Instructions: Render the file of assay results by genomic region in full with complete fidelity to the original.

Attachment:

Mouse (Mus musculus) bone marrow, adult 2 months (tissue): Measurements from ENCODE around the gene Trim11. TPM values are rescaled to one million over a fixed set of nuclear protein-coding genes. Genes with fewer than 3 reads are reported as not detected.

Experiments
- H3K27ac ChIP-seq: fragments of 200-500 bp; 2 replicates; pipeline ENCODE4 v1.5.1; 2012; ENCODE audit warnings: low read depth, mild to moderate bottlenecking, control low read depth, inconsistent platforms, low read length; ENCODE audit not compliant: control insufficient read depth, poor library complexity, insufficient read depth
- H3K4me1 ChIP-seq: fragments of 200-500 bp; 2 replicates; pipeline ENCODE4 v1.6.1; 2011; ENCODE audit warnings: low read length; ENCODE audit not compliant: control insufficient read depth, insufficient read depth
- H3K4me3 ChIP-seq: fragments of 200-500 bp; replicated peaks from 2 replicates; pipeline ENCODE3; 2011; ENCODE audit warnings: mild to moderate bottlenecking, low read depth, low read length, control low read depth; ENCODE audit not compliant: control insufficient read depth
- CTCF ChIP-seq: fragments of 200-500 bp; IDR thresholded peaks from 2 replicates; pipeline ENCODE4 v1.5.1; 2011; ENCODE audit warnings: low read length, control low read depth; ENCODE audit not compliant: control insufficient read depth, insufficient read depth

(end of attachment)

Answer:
Mouse (Mus musculus) bone marrow, adult 2 months (tissue): Measurements from ENCODE around the gene Trim11. TPM values are rescaled to one million over a fixed set of nuclear protein-coding genes. Genes with fewer than 3 reads are reported as not detected.

Experiments
- H3K27ac ChIP-seq: fragments of 200-500 bp; 2 replicates; pipeline ENCODE4 v1.5.1; 2012; ENCODE audit warnings: low read depth, mild to moderate bottlenecking, control low read depth, inconsistent platforms, low read length; ENCODE audit not compliant: control insufficient read depth, poor library complexity, insufficient read depth
- H3K4me1 ChIP-seq: fragments of 200-500 bp; 2 replicates; pipeline ENCODE4 v1.6.1; 2011; ENCODE audit warnings: low read length; ENCODE audit not compliant: control insufficient read depth, insufficient read depth
- H3K4me3 ChIP-seq: fragments of 200-500 bp; replicated peaks from 2 replicates; pipeline ENCODE3; 2011; ENCODE audit warnings: mild to moderate bottlenecking, low read depth, low read length, control low read depth; ENCODE audit not compliant: control insufficient read depth
- CTCF ChIP-seq: fragments of 200-500 bp; IDR thresholded peaks from 2 replicates; pipeline ENCODE4 v1.5.1; 2011; ENCODE audit warnings: low read length, control low read depth; ENCODE audit not compliant: control insufficient read depth, insufficient read depth